Don’t be pointless
If you’re thinking you can get by with just the three-pin plug socket which you usually use for the lawnmower or Christmas lights, forget it. You’re going to need to get a dedicated charge point installed at your house. Besides being safer and faster, most of the points have tethered cables, which means they’re permanently attached to the charger, so you don’t need to fish them out of your boot every time you want to plug in.
Getting a point installed should be fairly painless, depending on where you want it screwed to your house. If you are buying a car new, the dealer will be able to help guide you through the process. If you don't want to go through these companies, you can arrange it yourself using a local electrician. The government will even contribute £350 to the cost of the installation if you are a business or a tenant and use a registered installer. In Scotland there’s even more cash available, with an additional £300 up for grabs from the Energy Savings Trust Scotland.
Bear in mind though that the installer won’t be happy if you have old wiring, an antique fuse board or want to install the point somewhere unusual. They will happily spend a few hours at it but are not going to tunnel under your ornamental pond and block-paved driveway to run a cable. If you think you might need a bit more work, it might be best to get your own electrician to do the basic preparation and upgrades and call the installer in last.
If you’re in rented accommodation or a communal car park, you’re going to have to make some calls to ask permission for the work too. Most landlords and management companies will have had some experience of this by now, but don’t expect your neighbours to pay for your car charging from a communal electricity bill.
It sounds like hassle, but you’ll only need to do it once and then you have your very own filling station on your driveway.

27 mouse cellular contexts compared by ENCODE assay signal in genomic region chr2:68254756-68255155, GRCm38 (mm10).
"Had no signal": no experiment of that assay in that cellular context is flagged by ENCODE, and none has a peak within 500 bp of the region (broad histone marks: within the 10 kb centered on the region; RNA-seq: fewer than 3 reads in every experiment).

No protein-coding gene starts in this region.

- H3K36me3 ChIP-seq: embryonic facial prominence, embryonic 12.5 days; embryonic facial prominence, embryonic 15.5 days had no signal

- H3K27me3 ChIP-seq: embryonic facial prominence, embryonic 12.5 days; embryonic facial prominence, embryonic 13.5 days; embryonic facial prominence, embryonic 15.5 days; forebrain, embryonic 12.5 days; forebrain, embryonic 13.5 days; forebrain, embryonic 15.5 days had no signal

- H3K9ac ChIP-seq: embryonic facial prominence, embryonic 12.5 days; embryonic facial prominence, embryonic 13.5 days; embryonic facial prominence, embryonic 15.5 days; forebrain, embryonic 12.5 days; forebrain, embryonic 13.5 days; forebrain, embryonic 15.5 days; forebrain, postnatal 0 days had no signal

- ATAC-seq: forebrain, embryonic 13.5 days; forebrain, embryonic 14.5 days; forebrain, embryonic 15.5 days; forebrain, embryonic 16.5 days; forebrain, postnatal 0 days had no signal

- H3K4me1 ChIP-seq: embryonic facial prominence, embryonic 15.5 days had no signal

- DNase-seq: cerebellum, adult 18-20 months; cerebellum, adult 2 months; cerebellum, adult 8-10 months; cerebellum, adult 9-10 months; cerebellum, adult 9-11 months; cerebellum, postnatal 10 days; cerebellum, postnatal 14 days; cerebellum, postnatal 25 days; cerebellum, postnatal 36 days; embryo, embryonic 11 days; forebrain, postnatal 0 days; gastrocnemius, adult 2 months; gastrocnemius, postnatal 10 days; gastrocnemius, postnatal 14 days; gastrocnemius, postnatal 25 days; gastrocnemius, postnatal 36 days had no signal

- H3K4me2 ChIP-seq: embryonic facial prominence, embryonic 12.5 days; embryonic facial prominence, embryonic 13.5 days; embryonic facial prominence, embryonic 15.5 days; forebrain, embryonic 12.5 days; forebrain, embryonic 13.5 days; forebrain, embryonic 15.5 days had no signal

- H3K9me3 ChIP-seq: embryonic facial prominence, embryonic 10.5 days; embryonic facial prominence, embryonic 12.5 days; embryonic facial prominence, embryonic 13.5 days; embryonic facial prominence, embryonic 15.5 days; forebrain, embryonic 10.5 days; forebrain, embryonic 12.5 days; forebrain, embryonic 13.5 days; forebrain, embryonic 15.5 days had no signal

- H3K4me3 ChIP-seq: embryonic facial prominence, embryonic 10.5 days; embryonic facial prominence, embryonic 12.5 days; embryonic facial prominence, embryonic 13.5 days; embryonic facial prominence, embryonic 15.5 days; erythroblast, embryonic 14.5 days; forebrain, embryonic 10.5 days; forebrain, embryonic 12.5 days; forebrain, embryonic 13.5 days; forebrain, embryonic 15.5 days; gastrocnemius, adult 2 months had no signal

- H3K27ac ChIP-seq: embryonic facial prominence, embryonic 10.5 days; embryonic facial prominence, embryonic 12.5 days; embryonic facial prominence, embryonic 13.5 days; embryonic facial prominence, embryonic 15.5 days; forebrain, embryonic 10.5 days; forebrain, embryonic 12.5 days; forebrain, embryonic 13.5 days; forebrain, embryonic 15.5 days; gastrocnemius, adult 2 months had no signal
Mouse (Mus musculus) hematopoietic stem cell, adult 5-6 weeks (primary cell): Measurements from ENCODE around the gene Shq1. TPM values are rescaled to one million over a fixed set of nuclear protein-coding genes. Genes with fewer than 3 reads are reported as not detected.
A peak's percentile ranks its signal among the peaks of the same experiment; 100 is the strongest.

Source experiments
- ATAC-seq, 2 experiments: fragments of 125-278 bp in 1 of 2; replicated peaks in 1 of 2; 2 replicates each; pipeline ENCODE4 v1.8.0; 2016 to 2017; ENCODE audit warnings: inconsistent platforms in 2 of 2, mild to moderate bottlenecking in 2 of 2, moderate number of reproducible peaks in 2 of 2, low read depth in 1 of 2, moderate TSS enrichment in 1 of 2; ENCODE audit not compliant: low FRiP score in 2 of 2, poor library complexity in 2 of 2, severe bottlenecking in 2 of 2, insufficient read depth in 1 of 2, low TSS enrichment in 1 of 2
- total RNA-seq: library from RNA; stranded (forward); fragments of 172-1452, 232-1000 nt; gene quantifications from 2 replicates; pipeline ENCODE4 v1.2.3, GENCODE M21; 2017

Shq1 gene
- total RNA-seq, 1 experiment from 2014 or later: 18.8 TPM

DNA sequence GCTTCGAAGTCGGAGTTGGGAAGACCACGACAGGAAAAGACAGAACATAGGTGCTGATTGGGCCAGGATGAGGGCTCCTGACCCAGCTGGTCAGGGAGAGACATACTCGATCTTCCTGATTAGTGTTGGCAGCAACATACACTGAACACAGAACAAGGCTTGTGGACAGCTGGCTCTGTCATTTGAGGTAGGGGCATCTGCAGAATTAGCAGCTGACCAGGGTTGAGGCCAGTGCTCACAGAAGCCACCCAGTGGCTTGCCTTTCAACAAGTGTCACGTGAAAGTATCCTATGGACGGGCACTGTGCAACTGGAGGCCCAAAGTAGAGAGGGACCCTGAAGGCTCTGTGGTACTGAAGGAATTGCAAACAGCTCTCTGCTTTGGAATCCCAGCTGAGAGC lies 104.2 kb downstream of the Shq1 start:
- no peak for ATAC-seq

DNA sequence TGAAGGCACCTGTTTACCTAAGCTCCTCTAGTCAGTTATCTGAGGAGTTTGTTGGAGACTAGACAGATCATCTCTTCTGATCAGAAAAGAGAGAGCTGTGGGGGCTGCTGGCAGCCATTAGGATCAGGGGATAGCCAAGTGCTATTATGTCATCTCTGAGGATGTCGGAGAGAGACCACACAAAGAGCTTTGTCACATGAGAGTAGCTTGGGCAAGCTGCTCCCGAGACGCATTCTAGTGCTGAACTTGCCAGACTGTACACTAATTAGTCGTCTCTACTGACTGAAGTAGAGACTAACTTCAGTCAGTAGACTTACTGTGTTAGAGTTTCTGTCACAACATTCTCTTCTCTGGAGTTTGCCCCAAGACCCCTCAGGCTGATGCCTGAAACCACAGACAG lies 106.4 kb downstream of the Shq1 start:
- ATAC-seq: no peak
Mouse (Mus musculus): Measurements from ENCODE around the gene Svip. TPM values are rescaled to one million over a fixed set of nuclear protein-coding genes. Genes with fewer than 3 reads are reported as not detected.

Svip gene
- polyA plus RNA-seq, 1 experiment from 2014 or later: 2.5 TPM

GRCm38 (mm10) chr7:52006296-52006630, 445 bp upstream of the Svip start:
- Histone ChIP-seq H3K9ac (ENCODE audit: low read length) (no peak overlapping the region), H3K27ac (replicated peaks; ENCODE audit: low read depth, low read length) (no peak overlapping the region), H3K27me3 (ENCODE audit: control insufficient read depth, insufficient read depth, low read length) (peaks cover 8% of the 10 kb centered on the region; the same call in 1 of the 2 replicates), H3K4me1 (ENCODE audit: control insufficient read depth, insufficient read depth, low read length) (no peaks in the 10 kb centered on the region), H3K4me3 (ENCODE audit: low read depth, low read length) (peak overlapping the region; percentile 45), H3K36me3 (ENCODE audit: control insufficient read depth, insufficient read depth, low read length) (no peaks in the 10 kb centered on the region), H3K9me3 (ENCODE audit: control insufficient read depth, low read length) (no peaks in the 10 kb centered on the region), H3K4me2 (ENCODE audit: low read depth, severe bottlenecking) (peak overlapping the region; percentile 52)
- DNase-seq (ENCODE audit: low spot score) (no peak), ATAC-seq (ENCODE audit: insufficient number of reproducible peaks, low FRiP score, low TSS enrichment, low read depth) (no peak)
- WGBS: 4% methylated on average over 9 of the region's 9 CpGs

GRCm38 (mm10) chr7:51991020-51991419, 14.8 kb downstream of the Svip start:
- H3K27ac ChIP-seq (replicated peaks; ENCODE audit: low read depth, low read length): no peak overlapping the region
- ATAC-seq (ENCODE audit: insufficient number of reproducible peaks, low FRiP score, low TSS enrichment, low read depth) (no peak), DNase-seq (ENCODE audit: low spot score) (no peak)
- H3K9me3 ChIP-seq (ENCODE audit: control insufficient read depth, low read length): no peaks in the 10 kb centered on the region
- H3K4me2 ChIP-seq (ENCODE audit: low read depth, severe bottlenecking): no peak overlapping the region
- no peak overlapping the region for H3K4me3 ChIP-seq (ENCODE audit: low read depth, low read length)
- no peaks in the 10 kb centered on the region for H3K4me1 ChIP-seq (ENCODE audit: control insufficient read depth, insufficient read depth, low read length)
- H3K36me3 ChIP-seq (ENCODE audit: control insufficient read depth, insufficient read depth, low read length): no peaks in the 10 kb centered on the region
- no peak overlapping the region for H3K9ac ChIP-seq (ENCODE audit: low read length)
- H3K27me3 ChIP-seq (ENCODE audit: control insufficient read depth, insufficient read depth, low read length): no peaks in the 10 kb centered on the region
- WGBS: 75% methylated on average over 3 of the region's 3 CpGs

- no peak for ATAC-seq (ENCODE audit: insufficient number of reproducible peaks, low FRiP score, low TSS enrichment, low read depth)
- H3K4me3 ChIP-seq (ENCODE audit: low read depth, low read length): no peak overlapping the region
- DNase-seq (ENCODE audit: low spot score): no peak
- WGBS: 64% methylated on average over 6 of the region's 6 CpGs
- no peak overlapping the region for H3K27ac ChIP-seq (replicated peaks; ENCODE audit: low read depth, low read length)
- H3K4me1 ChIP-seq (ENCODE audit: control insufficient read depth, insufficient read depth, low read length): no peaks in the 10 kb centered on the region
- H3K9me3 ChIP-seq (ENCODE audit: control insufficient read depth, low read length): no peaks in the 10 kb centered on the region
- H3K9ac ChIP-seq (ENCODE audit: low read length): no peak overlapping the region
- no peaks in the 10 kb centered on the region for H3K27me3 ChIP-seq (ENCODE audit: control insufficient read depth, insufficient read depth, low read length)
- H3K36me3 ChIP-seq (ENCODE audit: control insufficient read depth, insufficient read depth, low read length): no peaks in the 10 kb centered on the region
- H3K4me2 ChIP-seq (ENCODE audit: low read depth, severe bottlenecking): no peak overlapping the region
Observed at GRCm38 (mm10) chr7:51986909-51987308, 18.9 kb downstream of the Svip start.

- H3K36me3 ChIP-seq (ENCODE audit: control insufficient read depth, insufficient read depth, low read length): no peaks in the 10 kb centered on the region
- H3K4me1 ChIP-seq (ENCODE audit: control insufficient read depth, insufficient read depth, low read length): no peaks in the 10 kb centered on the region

Order of service
The reliability of electric cars was one of the biggest question marks when they started to become more popular at the beginning of the last decade. It was new technology, and no-one knew if it was going to stand up to regular use.
But now we have a few years’ experience, and it all seems good. Pure electric cars have far less to go wrong than the equivalent petrol or diesel and this shows when you get your servicing bill. There’s no oil to change, emissions to check, fuel to filter or clutch to fix. As the brakes are used less thanks to regenerative braking (where the energy used to slow down is sent back to the battery) those parts last longer too. As a cost comparison, a BMW i3 service plan is around £11 per month compared to £16 for a petrol MINI. The cheapest plans we could find was on any electric MG model, where drivers covering fewer than 10,000 miles a year can get a plan for just £72 per year.
Many electric cars also have long warranties and most makers cover their batteries for eight years or 100,000 miles. This can be slightly misleading though, as the guarantee small print usually says the pack will only be repaired if the capacity dips below 70% of its original level. Even then, the manufacturer is only obliged to get the battery back over the 70% mark after a claim. While this seems cheeky, claims are very, very rare and even mega-mileage taxi drivers report their batteries are still fine.
Dedicated home chargers are safe and convenient